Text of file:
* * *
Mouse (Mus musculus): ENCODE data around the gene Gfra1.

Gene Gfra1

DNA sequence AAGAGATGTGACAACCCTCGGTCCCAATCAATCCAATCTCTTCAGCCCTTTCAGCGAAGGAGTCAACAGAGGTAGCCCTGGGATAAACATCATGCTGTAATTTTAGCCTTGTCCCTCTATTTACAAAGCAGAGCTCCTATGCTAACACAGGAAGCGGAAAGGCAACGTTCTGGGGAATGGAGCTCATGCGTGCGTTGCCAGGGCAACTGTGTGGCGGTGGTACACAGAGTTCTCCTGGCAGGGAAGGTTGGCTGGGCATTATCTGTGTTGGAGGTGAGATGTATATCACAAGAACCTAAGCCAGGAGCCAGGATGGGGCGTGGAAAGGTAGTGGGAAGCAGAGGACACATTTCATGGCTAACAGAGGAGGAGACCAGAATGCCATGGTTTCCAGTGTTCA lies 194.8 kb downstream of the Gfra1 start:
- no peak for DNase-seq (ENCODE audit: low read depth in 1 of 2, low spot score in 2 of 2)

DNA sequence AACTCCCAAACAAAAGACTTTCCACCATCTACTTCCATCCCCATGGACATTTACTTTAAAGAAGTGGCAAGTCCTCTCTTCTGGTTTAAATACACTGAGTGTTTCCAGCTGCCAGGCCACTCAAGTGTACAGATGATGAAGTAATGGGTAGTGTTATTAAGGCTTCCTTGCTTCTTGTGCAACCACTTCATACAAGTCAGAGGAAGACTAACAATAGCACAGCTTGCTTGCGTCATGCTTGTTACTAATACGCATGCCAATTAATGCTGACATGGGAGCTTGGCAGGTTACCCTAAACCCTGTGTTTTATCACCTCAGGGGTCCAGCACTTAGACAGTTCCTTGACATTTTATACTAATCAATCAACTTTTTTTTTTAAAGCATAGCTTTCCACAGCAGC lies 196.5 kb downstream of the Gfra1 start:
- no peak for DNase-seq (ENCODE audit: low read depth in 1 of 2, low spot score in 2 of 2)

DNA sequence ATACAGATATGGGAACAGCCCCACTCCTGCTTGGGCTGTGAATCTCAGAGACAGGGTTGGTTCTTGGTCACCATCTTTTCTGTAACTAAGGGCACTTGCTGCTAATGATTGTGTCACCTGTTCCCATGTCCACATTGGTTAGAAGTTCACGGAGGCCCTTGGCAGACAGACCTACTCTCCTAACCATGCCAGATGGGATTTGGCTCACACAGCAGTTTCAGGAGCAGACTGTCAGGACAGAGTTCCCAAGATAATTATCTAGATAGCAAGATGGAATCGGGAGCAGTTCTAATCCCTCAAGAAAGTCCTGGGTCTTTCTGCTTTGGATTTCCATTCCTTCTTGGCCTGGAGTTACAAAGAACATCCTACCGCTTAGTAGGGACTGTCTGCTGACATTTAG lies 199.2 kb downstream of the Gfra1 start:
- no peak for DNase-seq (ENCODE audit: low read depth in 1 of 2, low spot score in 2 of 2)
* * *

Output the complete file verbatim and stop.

Mouse (Mus musculus): ENCODE data around the gene Gfra1.

Gene Gfra1

DNA sequence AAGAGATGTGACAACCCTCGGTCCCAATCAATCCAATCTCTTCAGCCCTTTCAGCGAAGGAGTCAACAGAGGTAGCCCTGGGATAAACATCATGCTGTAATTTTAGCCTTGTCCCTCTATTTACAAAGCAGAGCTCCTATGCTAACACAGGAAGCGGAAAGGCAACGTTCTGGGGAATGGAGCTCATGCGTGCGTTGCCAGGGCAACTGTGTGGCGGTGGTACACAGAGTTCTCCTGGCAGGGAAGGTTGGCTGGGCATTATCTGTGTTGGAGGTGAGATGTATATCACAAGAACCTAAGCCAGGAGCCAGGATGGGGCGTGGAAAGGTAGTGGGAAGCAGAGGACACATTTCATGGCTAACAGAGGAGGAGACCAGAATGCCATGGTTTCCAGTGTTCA lies 194.8 kb downstream of the Gfra1 start:
- no peak for DNase-seq (ENCODE audit: low read depth in 1 of 2, low spot score in 2 of 2)

DNA sequence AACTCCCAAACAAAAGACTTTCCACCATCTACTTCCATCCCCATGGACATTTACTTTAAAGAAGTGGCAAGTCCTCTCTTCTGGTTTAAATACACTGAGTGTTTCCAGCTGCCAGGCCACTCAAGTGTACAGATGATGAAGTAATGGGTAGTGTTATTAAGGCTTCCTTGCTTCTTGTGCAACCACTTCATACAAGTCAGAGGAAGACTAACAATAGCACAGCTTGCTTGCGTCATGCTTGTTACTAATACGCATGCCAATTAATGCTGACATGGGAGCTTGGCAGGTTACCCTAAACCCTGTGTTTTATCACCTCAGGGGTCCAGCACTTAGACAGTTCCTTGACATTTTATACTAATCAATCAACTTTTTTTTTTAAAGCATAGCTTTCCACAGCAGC lies 196.5 kb downstream of the Gfra1 start:
- no peak for DNase-seq (ENCODE audit: low read depth in 1 of 2, low spot score in 2 of 2)

DNA sequence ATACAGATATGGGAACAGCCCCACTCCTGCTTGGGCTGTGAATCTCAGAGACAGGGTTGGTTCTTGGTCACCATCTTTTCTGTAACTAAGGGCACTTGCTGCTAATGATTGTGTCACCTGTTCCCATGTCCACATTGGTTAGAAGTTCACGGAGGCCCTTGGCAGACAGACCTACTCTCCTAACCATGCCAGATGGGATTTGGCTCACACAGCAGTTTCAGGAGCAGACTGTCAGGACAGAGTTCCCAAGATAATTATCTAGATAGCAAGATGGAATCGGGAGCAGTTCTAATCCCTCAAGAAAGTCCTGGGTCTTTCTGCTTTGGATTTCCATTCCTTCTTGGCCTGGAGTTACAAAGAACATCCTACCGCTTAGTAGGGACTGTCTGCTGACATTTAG lies 199.2 kb downstream of the Gfra1 start:
- no peak for DNase-seq (ENCODE audit: low read depth in 1 of 2, low spot score in 2 of 2)